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Updated: February 10, 2010 17:15 IST

Greek unions launch first assault on austerity plan

AP
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A pedestrian walks outside a worksite in Athens on Tuesday. Greece's government was tackling the thorny issue of pension and wage reform on Tuesday, part of its plan to fight a debt crisis that has alarmed global markets. Photo: AP.
A pedestrian walks outside a worksite in Athens on Tuesday. Greece's government was tackling the thorny issue of pension and wage reform on Tuesday, part of its plan to fight a debt crisis that has alarmed global markets. Photo: AP.

A civil servants’ strike grounded flights and shut down public services across Greece on Wednesday, as labour unions mounted their first major challenge to austerity measures in the debt—plagued country.

Air traffic controllers, customs and tax officials, hospital doctors and schoolteachers walked off the job for 24 hours to protest sweeping government spending cuts that will freeze salaries and new hiring, cut bonuses and stipends and increase the average retirement age by two years.

“Today, the workers give their reply,” loudspeakers blared in the capital’s central Syntagma Square, where hundreds of pensioners and striking workers began gathering ahead of demonstrations planned later in the morning. The strike has left state hospitals working with emergency staff only, while national rail travel was also disrupted, although urban mass transport was unaffected.

“It’s a war against workers and we will answer with war, with constant struggles until this policy is overturned,” said Christos Katsiotis, a representative of a communist-party affiliated labour union.

Greece has come under intense pressure from its European Union partners to slash spending after it revealed a massive and previously undeclared budget shortfall last year that continues to rattle financial markets and the euro, the currency shared by 16 EU members.

Prime Minister George Papandreou, who was in Paris on Wednesday to discuss the economic crisis with French President Nicolas Sarkozy, has repeatedly said the country will sink under its debt unless everyone contributes to a solution.

But labour unions are unconvinced, and on Wednesday they ended weeks of caution after Mr. Papandreou’s new Socialist government deepened cuts, slashing early retirement rights and even tapping the country’s powerful Orthodox Church for more taxes.

“It wasn’t the workers who took all the money, it was the plutocracy. It’s them who should give it back,” said Alexandros Potamitis, a 57-year-old retired merchant seaman.

The government has insisted that those on low incomes will be protected and will even enjoy lower taxes, with the austerity plan targeting the better off.

Finance Minister George Papaconstantinou announced another round of austerity measures on Tuesday night, just before Wednesday’s strike: adding euro0.14 ($0.19) in taxes to the price of a litre of regular unleaded gasoline, and announcing plans to oblige all Greek businesses - including gas stations, cab drivers and vendors at farmers’ markets - to issue receipts.

Resistance is mounting nonetheless. The umbrella civil servants’ union that called Wednesday’s 24-hour strike, ADEDY, has said it will decide later this week on further strike action. Greece’s largest labour organization, the umbrella GSEE union, has called a separate one-day strike on February 24.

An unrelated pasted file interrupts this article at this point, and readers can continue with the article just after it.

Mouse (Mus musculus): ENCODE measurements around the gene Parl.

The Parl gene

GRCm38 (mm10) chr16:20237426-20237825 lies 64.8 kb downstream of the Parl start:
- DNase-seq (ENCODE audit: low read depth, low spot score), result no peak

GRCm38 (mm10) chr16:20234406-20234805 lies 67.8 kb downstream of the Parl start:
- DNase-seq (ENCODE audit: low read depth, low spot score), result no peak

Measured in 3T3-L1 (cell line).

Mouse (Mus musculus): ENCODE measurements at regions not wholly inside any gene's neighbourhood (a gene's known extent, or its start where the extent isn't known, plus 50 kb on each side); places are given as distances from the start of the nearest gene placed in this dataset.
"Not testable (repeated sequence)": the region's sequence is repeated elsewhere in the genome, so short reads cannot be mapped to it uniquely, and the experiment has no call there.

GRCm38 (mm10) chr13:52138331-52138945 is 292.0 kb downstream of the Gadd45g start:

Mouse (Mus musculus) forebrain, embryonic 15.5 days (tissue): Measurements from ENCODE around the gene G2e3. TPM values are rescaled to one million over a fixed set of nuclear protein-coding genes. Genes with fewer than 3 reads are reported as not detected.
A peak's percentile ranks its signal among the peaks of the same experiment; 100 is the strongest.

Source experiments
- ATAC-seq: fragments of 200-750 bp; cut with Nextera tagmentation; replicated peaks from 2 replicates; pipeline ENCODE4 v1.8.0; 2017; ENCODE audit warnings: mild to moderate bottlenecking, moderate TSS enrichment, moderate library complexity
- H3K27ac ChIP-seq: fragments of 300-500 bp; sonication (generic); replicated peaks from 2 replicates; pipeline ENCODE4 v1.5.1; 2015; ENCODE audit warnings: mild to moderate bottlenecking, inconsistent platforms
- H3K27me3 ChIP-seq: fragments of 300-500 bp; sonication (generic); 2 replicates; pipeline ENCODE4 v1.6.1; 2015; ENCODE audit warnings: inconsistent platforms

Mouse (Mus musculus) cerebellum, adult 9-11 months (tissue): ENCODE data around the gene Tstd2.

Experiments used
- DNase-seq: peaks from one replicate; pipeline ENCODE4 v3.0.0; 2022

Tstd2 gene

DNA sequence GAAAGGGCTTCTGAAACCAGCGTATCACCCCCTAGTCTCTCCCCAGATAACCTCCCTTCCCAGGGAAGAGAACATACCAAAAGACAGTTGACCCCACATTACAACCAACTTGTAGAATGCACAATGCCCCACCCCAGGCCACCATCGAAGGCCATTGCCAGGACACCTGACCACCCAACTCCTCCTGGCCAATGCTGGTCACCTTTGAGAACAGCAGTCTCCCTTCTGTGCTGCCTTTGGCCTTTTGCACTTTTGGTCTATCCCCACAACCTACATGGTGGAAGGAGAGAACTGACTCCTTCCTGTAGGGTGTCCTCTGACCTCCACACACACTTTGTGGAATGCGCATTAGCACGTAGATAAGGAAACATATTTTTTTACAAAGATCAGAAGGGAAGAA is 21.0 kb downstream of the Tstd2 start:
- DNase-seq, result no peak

“I don’t care about the (country’s) problems. I didn’t steal a single euro, why should I pay?” said Christos, an elderly man who said he retired after working for 47 years and was now barely surviving on a pension of euro640 ($880) a month. He refused to give his surname, saying he was afraid he would lose his pension if he complained openly.

It remains unclear whether the protests will represent the start of a serious labour backlash against the urgent reforms or a demonstration of union dissatisfaction in a country where strikes are common. Papandreou’s Socialists came to power in early elections last October, drumming the Conservative party in the polls, and they now enjoy a strong majority of 160 seats in the 300-member Parliament, compared to the main opposition’s 91.

Mr. Papandreou has already faced down a protest by farmers, who demanded higher subsidy payments and staged tractor blockades on Greek highways for nearly three weeks, ending Tuesday.

Markets have also reacted positively on indications that wealthy European countries are closer to rescuing Greece. Stocks in Europe and the United States rose on Tuesday on expectations of some kind of decisive action to prevent a Greek debt default that could spread to other countries, undermining Europe’s hesitant economic recovery.

European Union leaders are to discuss the issue during a summit in Brussels on Thursday, and officials have said they will issue a statement on Greece. Markets have reacted well to news that European Central Bank President Jean-Claude Trichet would make a rare appearance at the summit in Brussels - which they saw as confirmation that some kind of help would be discussed.

The Athens Stock Exchange opened up on Wednesday, with the general price index up 3.23 percent in midmorning trading, a day after closing up 4.96 percent. The spread between 10-year Greek government bonds and the benchmark German issues of equivalent maturity continued to fall, suggesting fears of a default receded. The spread stood at 272.2 basis points, down from about 320 basis points late Tuesday.

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